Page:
I’ve always loved this picture of Mickey painting his self-portrait with Walt being the image that he creates. It begs the question, where was the fine line between the man and the mouse? I like that the answer is so blurry because naturally, everything we create holds something of us inside it. I plan on devoting many a Wednesdays to Walt’s alter ego and the bond that they shared.
Walt’s wife Lillian has been quoted saying, “Walt and Mickey were so simpatico. They almost seemed like they had the same identity.” Indeed, everything about Mickey came from Walt, including his voice. Below you’ll see a fantastic video I found in which Walt is voicing Mickey for a short called “Mr. Mouse Takes a Trip.” Walt not only gave his voice but the animators also instilled some of his mannerisms into the character as well. The video explains that there were over 120 shorts created starring Mickey and Walt voiced over 100 of them up until 1946. I laugh when I watch that because we all know Walt’s actual voice. Hearing this squeaky, friendly, and albeit a bit awkward voice come out of his mouth so naturally is a bit comedic to me. In contrast, you see Billy Bletcher who on all accounts looks like a smaller man, but out of his mouth comes raspy and aggressive Pete. People say that animators are actors themselves and I have never doubted that fact.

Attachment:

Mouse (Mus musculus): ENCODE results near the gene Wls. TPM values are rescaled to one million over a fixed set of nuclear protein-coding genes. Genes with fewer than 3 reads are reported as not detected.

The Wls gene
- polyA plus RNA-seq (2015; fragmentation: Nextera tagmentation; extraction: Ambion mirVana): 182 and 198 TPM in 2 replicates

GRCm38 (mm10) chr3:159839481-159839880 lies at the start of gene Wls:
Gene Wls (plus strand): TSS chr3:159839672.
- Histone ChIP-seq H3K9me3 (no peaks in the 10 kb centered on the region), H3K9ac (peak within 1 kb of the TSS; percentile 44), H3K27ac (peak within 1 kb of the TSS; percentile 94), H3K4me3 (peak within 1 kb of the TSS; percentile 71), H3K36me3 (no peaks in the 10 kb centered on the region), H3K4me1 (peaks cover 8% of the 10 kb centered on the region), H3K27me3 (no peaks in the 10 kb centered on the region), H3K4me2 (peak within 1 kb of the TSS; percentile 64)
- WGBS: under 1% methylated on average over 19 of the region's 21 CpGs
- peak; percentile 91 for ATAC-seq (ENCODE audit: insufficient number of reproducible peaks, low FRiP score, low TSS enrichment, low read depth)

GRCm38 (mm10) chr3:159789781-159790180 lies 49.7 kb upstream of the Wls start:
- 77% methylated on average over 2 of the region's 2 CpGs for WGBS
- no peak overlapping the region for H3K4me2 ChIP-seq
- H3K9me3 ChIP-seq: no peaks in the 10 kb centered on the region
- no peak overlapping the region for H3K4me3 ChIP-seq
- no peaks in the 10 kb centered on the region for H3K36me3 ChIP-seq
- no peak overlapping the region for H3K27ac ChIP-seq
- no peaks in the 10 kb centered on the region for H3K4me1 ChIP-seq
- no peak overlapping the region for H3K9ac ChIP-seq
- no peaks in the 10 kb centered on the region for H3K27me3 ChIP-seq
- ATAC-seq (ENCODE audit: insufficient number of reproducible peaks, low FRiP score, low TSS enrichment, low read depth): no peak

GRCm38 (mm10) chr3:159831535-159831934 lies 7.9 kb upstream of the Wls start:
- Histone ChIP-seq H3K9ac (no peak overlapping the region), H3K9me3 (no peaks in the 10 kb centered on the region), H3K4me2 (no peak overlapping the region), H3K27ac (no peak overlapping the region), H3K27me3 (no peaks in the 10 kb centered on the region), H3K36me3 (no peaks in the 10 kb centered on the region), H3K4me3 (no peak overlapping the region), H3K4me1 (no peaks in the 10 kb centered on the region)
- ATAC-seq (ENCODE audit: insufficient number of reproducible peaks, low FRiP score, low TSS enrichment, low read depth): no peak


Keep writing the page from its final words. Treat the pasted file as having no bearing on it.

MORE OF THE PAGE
Below is the actual cartoon short itself. If you have seven minutes to spare, I do recommend watching to see the lengths Mickey will go to to board a “no dogs allowed” train with his best pal, Pluto. (Although I wonder what the ASPCA thinks about stuffing your dog in a tiny suitcase for long periods of time… Don’t try this at home, kids.) They spend most of this cartoon running away from Pete, the scary conductor (which if you are from NY you may get LIRR flashbacks) and trying to get to their destination unscathed. Of course, hilarity ensues and the two friends share a sweet laugh and high five once they luckily arrive. Oh, Mickey, you jokester!
If you hadn’t noticed, my buddy Estelle is a huge Muppets fan and she recently told me that Jim Henson was the voice of Kermit the Frog. I never knew that, but to me it seems only natural. Both Mickey and Kermit were born from two extremely creative men who felt obligated to both protect the integrity of their creation as well as see the potential in them grow to heights I’m sure neither had imagined. It only seems fitting that they would lend their unique voices to their characters. As I write this, I’m wondering what would happen if Mickey and Kermit ever starred side by side in a cartoon? I don’t think Estelle and I would be able to contain ourselves as I’m sure, neither would you.